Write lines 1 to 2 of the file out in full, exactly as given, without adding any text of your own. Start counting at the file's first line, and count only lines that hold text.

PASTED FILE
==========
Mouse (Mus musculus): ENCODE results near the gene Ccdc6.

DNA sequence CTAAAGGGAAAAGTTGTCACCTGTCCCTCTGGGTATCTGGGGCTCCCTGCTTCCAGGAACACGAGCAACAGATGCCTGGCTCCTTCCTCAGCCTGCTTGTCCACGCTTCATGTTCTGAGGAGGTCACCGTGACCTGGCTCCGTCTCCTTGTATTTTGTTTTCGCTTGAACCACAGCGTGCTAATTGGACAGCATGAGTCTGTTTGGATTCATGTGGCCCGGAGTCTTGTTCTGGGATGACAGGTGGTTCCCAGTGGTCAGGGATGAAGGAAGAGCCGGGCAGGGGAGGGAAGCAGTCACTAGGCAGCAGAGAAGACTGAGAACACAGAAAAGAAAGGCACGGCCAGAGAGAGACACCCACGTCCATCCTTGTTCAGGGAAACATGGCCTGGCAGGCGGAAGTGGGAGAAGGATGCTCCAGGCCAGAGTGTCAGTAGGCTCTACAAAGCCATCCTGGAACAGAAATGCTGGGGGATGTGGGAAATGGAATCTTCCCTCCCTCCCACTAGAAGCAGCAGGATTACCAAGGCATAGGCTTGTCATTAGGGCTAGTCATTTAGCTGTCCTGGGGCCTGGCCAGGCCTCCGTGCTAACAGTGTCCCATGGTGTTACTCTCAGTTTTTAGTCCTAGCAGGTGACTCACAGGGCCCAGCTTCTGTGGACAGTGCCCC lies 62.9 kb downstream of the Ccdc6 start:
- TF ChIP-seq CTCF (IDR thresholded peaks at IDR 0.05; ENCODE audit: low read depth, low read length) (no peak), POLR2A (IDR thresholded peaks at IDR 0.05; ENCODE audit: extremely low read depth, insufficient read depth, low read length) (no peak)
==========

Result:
Mouse (Mus musculus): ENCODE results near the gene Ccdc6.

DNA sequence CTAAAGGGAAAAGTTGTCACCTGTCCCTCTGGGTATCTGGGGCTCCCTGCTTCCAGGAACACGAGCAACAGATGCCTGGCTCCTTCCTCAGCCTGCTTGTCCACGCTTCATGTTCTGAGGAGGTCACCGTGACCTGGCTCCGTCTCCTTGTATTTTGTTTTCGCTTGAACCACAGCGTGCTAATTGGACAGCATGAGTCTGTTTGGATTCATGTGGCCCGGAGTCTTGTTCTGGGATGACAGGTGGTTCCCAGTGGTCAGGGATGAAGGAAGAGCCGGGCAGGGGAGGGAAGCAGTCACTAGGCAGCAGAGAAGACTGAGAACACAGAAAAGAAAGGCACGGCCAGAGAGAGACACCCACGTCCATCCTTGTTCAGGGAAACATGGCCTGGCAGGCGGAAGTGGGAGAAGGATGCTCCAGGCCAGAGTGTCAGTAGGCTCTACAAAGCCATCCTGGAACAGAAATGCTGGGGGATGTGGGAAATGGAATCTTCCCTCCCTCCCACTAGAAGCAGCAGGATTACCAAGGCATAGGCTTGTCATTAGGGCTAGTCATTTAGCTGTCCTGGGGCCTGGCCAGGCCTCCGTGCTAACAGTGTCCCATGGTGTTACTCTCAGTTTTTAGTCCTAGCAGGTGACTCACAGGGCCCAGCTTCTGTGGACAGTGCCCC lies 62.9 kb downstream of the Ccdc6 start: